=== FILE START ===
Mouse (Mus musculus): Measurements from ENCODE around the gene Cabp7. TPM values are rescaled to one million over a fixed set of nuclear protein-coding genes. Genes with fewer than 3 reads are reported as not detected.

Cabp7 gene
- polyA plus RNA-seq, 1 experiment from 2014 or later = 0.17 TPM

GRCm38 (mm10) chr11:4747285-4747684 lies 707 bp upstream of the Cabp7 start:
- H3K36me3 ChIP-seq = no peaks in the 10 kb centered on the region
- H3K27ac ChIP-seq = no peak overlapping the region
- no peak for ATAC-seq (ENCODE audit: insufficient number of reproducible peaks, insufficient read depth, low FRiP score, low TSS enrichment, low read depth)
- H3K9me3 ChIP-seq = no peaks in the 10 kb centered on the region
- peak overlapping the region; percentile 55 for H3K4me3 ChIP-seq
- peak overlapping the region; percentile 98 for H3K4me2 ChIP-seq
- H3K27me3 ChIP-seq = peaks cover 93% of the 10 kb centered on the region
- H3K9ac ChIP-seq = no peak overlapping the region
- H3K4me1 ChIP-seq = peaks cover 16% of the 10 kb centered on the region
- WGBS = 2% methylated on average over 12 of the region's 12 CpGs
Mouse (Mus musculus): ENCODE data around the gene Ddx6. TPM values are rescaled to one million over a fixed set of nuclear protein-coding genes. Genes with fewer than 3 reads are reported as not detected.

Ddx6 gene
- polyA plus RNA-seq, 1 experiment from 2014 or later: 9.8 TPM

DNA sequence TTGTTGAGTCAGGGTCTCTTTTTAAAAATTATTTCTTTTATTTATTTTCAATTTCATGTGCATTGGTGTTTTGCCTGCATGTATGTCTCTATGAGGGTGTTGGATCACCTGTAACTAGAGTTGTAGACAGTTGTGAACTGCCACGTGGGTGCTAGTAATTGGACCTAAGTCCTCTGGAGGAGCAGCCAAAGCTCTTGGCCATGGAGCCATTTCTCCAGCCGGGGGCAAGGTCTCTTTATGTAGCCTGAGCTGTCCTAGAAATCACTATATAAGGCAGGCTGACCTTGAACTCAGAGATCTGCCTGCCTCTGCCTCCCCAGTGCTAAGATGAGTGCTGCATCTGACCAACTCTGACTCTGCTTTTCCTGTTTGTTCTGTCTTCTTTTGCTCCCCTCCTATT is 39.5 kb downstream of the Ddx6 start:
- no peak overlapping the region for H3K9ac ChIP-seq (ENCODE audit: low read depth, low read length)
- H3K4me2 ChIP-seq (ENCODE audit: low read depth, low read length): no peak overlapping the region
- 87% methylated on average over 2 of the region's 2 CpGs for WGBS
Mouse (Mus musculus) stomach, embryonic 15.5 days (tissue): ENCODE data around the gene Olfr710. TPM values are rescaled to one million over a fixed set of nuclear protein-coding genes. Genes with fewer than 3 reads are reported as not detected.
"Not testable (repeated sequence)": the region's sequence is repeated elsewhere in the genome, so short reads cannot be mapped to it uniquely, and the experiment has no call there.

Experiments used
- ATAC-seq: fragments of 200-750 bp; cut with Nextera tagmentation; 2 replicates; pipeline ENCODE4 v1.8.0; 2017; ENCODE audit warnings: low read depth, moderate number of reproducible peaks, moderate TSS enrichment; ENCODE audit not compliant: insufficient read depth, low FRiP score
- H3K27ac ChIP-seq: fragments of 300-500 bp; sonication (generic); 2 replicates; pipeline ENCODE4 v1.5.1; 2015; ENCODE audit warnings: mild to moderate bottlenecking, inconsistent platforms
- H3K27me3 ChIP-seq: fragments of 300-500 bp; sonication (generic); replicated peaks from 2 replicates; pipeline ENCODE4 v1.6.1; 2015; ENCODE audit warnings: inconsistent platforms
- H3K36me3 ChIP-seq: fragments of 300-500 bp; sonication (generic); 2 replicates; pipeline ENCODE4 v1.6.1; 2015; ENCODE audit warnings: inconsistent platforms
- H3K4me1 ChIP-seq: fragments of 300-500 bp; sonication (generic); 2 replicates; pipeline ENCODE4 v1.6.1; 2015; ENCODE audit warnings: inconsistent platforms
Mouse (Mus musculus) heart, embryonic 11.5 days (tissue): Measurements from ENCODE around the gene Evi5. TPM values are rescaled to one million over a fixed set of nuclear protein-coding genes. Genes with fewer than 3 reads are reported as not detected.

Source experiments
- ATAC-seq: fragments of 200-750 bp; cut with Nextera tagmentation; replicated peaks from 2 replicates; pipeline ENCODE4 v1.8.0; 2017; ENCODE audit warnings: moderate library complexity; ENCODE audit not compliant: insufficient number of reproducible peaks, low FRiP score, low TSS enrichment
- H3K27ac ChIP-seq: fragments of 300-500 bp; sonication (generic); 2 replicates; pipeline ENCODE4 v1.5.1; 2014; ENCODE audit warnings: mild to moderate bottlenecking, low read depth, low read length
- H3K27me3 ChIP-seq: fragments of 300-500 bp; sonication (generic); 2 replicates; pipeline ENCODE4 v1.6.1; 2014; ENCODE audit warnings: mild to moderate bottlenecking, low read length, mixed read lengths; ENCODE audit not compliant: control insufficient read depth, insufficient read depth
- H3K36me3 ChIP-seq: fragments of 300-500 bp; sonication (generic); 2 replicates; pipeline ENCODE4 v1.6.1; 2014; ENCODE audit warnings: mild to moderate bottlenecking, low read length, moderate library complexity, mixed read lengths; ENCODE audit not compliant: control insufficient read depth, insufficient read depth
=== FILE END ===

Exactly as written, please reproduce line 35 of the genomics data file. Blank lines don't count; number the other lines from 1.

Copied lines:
- H3K36me3 ChIP-seq: fragments of 300-500 bp; sonication (generic); 2 replicates; pipeline ENCODE4 v1.6.1; 2014; ENCODE audit warnings: mild to moderate bottlenecking, low read length, moderate library complexity, mixed read lengths; ENCODE audit not compliant: control insufficient read depth, insufficient read depth